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An Apology to Central Texas from Ol’ Juniper Jones

16 Jan

by Ol’ Juniper Jones

 

Dear Central Texas Humans,

 

Ol’ Juniper Jones here. First off, let me say that this here letter has been a long time coming. I first pondered on writin’ you folks back in 1958, but I was just a shrub then. Didn’t even have my berries yet. If yer old enough to recollect, you might remember that the rains in ’57 in and around Austin were heavier than a dead preacher. I’m not 134a. Ol' Juniper Jonesrightly sure what that means, but I heard my daddy say it many a time, and he was a wise old tree. Anyhow, if you’ve lived ’round these parts long enough, you know that a soggy, mild fall means that come winter you git great, big clouds of juniper dust—you might know it better as cedar pollen (even though we ain’t cedars, dagnab it). And as I understand it, you human types don’t take too kindly to our reproductive spores. Apparently, what gits our juices a-flowin’ gets yer noses to blowin’. That rhymed, I’ll be dogged.

 

Yep, the rains in ’57 made the pollen count of 1957-58 a real humdinger, but it looks like it ain’t got nothing on this here season. So I decided to take pen in branch and reach out to you humans, seeing as how with regard to my fellow feathery foliage, hiccuppery2014’s been thicker than George W. Bush after three double vodkas. As an elder statesman of the Central Texas Juniperus family tree, I’m here to tell ya outright that I’m plum sorry. I really am. There ain’t no good reason for all the procreative powder all over yer cars and houses and clothes this winter. Sure, it’s been wet recently, but not like ’57 and ’58.

 

Nope, I’ll tell ya what the real dadblame reason is. All these young, oversexed trees of pollen-bearing age have just run amok. Saplings these days wear their tight little bark and throw random spores in the air like it’s a dang California orgy. I just don’t know what it is with the kids nowadays—twerking to Miley Cypress, listening to bad mileycypressinfluences like Amy Pinehouse and Justin Beecher. Some of the things I see the young’uns doing I can’t even understand, like planking, and tweeting, and going treemo. I had to ask my granddaughter, Ashley, about that one. Apparently, the saplings who wear heavy makeup, paint their branches in dark colors and cry and holler a lot are known as treemo. I don’t get it. Hell, everbody’s showin’ off their berries and seed cones like they’re Heather Oaklear or Linda Larchlace or somethin’.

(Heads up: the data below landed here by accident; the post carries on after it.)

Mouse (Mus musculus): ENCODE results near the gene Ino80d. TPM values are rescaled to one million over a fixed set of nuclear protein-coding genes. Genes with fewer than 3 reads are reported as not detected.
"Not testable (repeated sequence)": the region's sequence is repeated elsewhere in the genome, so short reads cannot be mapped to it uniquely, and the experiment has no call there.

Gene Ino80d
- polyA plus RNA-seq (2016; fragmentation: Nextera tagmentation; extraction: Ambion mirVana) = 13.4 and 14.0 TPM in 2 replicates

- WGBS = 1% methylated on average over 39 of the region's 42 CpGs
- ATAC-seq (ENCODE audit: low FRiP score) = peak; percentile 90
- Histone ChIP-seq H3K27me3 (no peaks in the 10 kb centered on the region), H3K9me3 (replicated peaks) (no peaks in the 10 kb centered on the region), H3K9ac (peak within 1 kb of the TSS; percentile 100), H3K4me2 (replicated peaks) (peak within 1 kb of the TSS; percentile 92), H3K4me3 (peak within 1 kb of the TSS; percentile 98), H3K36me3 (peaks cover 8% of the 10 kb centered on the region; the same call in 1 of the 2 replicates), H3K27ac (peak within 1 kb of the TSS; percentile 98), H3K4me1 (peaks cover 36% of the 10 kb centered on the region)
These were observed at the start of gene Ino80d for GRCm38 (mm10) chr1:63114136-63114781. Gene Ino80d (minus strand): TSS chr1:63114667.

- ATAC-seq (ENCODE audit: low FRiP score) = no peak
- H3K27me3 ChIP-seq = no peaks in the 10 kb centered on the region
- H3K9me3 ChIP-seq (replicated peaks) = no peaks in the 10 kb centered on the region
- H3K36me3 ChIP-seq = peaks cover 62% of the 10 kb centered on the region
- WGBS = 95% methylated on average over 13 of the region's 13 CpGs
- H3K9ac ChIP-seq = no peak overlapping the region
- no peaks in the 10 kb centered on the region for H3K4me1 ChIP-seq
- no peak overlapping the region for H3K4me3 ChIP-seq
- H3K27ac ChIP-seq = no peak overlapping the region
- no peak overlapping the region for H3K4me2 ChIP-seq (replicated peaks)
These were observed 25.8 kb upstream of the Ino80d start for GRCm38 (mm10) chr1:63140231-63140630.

Why, in my day, if a male juniper wanted to court a young lady tree, we waited for a nice, quiet evening, put on some respectable music, like Ray Conifer or Birch Bacharach, or Spruce Springsteen even—not this rap trash they listen to today from these no-talent whippersnappers like Shrub Dogg and Spriggie Smalls. Then, after some soft music, if nature took its course, we’d discreetly send a little pollen her way. Not like today, good gosh a mighty. It’s a regular tree for all out there.

 

dontbeatmeSo I reckon you can consider this an apology on behalf of the more mature of us evergreen earthlings. We don’t have nothin’ against you humans, really. Except fer when you beat us with poles and sticks just to watch our spores go a-flyin’. That just ain’t right. Oh, and we do take exception to the whole “cedar fever” thing. We ain’t cedars. We’re junipers. We really hate that.

 

Ol’ Juniper Jones is a 62-year-old member of the juniperus ashei family, otherwise known as the ashe juniper or mountain cedar tree (although you shouldn’t call him a mountain cedar to his face—he really hates that). For further adventures, visit oldspouse.wordpress.com.